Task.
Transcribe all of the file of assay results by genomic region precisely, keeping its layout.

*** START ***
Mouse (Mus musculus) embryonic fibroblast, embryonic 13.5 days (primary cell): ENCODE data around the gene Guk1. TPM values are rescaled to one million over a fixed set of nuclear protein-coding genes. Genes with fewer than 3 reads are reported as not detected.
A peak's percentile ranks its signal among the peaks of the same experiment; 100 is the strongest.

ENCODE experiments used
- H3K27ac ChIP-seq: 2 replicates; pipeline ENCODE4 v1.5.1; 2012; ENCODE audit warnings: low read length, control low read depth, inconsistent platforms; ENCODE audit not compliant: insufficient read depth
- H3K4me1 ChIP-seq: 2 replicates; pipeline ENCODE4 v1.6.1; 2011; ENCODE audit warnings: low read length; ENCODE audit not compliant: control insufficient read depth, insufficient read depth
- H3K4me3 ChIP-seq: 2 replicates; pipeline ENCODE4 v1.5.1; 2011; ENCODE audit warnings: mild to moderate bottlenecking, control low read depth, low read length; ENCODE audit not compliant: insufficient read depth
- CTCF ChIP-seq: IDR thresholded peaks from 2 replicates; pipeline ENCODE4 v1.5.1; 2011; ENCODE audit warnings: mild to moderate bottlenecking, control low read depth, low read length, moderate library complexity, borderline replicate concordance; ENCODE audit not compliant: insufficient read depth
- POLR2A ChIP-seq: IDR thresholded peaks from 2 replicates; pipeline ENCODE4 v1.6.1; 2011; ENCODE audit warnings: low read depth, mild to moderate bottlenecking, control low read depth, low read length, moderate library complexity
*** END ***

Mouse (Mus musculus) embryonic fibroblast, embryonic 13.5 days (primary cell): ENCODE data around the gene Guk1. TPM values are rescaled to one million over a fixed set of nuclear protein-coding genes. Genes with fewer than 3 reads are reported as not detected.
A peak's percentile ranks its signal among the peaks of the same experiment; 100 is the strongest.

ENCODE experiments used
- H3K27ac ChIP-seq: 2 replicates; pipeline ENCODE4 v1.5.1; 2012; ENCODE audit warnings: low read length, control low read depth, inconsistent platforms; ENCODE audit not compliant: insufficient read depth
- H3K4me1 ChIP-seq: 2 replicates; pipeline ENCODE4 v1.6.1; 2011; ENCODE audit warnings: low read length; ENCODE audit not compliant: control insufficient read depth, insufficient read depth
- H3K4me3 ChIP-seq: 2 replicates; pipeline ENCODE4 v1.5.1; 2011; ENCODE audit warnings: mild to moderate bottlenecking, control low read depth, low read length; ENCODE audit not compliant: insufficient read depth
- CTCF ChIP-seq: IDR thresholded peaks from 2 replicates; pipeline ENCODE4 v1.5.1; 2011; ENCODE audit warnings: mild to moderate bottlenecking, control low read depth, low read length, moderate library complexity, borderline replicate concordance; ENCODE audit not compliant: insufficient read depth
- POLR2A ChIP-seq: IDR thresholded peaks from 2 replicates; pipeline ENCODE4 v1.6.1; 2011; ENCODE audit warnings: low read depth, mild to moderate bottlenecking, control low read depth, low read length, moderate library complexity